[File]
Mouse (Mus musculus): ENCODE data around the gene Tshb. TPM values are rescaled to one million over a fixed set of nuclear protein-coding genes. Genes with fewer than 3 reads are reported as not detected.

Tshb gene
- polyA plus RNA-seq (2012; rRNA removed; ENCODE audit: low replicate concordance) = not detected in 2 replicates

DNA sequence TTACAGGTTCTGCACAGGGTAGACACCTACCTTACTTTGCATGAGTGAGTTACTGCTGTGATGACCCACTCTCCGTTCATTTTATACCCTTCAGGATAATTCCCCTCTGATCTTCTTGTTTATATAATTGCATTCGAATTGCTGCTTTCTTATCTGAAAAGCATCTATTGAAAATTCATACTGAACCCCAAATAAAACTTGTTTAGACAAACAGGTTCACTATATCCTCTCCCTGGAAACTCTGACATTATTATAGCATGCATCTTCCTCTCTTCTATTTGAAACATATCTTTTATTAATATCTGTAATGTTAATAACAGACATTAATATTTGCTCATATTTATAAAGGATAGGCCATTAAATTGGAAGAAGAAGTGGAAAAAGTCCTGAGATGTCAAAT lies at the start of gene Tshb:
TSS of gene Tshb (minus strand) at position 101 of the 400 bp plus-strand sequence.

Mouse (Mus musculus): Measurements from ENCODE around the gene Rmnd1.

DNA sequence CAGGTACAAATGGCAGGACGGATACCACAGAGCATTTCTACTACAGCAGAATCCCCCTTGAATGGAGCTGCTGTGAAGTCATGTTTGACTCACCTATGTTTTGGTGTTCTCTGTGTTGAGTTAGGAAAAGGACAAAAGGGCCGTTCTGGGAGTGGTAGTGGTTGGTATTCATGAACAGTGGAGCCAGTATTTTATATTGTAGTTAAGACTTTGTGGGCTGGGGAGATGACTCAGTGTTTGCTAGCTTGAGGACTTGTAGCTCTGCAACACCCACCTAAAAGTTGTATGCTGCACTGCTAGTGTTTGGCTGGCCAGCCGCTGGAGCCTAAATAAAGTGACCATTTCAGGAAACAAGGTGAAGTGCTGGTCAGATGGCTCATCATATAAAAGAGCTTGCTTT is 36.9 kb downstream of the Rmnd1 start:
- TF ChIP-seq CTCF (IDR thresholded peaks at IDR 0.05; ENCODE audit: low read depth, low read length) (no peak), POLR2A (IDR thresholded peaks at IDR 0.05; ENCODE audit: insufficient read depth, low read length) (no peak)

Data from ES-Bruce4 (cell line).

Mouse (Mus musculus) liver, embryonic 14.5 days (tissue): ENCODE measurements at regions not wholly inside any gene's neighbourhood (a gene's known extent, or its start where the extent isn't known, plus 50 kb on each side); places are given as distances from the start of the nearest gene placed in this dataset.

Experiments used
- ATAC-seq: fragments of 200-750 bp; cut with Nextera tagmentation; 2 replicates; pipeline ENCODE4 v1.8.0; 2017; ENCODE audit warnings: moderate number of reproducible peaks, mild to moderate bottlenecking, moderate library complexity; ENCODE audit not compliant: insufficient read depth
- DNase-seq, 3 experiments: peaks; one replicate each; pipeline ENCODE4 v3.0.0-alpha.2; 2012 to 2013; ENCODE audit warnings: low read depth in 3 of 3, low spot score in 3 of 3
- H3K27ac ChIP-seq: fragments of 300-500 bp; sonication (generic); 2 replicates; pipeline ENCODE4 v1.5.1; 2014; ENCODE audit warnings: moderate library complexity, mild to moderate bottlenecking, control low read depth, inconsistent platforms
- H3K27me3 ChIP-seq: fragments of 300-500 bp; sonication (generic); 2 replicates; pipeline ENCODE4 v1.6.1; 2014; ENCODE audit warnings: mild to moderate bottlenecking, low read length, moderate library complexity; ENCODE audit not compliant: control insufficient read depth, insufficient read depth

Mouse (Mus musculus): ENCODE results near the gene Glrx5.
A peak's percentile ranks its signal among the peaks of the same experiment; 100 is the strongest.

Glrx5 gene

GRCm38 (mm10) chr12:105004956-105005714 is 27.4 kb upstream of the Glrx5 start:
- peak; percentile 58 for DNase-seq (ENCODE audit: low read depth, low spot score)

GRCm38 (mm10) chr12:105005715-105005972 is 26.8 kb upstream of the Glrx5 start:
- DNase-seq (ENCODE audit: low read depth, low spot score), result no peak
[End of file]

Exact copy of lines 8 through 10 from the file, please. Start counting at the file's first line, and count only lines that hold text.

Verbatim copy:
- TF ChIP-seq CTCF (IDR thresholded peaks at IDR 0.05; ENCODE audit: low read depth, low read length) (no peak), POLR2A (IDR thresholded peaks at IDR 0.05; ENCODE audit: insufficient read depth, low read length) (no peak)

Data from ES-Bruce4 (cell line).

Mouse (Mus musculus) liver, embryonic 14.5 days (tissue): ENCODE measurements at regions not wholly inside any gene's neighbourhood (a gene's known extent, or its start where the extent isn't known, plus 50 kb on each side); places are given as distances from the start of the nearest gene placed in this dataset.